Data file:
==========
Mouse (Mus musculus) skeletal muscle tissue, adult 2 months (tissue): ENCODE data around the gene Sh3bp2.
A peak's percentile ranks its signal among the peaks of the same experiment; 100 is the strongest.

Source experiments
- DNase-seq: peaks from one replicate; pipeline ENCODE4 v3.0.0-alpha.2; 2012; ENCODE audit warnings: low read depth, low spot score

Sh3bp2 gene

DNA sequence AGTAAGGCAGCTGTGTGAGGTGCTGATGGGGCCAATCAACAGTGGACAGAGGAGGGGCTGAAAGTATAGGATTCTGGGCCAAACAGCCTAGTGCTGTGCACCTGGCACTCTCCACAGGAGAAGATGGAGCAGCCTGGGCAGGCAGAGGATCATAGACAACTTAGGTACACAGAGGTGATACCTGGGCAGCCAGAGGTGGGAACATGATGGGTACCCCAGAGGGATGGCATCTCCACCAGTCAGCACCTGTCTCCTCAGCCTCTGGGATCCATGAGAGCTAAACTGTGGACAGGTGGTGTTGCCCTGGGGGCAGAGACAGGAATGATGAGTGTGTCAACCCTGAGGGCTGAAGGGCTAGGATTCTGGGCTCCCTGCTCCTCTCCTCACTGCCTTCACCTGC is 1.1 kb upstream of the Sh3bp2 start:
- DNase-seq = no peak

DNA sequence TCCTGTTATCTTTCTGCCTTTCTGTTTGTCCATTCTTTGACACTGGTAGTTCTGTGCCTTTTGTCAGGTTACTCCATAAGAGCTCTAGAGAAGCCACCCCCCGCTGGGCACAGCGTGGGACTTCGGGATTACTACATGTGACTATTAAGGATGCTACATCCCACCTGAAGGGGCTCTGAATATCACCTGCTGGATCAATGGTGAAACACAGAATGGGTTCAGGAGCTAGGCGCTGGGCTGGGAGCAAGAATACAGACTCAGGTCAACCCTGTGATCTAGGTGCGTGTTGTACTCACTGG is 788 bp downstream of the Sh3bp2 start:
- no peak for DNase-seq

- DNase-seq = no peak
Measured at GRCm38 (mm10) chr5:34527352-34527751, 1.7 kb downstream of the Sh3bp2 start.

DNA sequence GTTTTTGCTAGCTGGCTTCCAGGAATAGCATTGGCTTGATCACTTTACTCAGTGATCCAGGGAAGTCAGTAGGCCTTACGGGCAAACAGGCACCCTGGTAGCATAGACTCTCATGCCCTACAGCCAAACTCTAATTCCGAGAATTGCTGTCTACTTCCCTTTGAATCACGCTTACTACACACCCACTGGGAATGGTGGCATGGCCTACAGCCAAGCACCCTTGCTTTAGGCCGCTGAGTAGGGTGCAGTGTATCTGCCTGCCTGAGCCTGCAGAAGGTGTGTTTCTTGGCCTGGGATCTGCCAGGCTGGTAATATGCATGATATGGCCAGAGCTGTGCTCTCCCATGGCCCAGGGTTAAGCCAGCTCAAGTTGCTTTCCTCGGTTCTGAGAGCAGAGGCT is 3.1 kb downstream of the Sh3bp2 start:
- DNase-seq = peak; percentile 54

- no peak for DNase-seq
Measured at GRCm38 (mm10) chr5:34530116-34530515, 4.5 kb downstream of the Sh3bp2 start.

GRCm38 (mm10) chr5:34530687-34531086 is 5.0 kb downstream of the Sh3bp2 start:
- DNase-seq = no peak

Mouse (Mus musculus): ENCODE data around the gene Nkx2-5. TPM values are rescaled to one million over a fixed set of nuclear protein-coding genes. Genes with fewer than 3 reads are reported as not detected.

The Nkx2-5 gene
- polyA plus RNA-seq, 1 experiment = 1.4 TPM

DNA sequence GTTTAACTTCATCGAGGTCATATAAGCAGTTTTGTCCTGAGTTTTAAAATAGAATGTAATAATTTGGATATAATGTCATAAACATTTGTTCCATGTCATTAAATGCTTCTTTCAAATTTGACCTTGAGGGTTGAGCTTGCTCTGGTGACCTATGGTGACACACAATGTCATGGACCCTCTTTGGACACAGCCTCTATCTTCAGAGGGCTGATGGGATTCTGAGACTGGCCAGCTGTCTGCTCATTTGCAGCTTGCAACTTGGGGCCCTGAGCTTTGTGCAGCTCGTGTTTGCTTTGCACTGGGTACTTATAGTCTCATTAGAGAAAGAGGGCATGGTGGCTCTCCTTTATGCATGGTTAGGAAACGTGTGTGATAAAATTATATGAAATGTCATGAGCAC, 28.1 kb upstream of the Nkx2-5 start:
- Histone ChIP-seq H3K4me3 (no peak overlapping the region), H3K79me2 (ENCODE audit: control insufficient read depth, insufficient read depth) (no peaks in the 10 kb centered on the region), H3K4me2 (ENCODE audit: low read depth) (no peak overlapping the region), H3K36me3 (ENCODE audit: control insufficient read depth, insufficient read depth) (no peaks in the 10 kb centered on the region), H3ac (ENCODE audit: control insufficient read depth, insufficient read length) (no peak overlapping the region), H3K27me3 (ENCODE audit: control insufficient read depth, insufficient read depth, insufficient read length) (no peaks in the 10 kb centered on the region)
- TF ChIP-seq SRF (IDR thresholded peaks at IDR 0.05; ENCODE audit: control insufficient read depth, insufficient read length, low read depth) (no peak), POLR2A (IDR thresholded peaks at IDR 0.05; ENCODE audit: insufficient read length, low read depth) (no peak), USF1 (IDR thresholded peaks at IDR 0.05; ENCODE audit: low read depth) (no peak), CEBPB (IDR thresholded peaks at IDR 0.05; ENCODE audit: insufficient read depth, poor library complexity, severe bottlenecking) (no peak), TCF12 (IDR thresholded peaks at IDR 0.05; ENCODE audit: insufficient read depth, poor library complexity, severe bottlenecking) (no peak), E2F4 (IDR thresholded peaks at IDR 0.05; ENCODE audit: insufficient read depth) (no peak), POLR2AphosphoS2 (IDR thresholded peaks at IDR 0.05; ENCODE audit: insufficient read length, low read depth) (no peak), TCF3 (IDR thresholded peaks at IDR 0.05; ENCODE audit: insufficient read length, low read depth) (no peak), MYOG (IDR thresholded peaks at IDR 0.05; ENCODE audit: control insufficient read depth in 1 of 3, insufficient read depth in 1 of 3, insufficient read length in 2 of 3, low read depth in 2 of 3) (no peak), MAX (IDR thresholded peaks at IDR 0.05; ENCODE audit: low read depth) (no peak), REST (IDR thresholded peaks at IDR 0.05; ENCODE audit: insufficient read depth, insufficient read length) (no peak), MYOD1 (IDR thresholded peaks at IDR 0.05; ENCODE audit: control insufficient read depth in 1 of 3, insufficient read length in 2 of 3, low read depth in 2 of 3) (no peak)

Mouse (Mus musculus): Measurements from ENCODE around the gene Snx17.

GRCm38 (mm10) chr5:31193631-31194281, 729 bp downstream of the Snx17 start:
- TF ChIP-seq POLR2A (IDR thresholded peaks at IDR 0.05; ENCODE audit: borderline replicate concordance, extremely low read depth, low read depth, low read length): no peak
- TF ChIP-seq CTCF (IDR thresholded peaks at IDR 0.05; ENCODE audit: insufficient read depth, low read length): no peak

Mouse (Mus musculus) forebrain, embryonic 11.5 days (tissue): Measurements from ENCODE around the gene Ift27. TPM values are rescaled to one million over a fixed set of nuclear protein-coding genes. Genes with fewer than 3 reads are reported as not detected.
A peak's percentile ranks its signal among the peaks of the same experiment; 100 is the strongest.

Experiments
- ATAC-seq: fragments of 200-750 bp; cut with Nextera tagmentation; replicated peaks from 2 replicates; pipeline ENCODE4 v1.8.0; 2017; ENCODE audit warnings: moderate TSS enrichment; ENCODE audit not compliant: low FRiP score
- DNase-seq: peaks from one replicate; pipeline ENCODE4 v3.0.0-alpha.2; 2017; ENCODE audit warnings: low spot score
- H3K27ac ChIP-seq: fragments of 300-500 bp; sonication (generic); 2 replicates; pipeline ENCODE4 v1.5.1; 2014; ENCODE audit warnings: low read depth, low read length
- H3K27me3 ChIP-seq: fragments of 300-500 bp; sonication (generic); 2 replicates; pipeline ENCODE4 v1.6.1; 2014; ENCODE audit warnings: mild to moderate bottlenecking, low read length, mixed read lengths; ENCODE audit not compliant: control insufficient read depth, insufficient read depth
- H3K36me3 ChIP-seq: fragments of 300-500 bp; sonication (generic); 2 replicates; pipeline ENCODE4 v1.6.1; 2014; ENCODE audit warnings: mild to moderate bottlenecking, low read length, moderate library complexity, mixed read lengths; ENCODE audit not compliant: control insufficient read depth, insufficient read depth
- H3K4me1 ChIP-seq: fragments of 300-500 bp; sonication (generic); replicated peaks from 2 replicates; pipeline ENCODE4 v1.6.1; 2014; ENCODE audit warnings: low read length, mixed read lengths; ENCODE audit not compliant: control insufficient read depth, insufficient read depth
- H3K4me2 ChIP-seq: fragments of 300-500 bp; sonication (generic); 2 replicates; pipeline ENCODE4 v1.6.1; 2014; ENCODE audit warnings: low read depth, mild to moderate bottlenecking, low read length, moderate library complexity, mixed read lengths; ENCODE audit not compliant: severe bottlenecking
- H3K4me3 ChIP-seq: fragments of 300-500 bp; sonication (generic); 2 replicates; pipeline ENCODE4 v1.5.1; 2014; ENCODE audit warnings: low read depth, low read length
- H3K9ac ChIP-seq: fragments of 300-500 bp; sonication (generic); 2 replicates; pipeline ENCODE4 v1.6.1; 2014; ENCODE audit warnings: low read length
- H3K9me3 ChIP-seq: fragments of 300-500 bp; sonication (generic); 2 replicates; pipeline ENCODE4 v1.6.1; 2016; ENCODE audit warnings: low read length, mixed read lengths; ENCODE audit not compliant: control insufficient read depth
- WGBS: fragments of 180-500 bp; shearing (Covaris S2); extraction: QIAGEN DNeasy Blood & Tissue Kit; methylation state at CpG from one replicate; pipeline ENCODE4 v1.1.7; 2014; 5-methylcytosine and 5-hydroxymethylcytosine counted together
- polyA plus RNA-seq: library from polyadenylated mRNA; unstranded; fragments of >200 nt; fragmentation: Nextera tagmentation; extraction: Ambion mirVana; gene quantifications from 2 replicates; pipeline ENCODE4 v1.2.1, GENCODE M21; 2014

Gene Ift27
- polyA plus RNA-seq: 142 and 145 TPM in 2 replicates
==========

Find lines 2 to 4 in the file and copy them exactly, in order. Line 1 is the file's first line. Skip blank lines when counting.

A peak's percentile ranks its signal among the peaks of the same experiment; 100 is the strongest.

Source experiments
- DNase-seq: peaks from one replicate; pipeline ENCODE4 v3.0.0-alpha.2; 2012; ENCODE audit warnings: low read depth, low spot score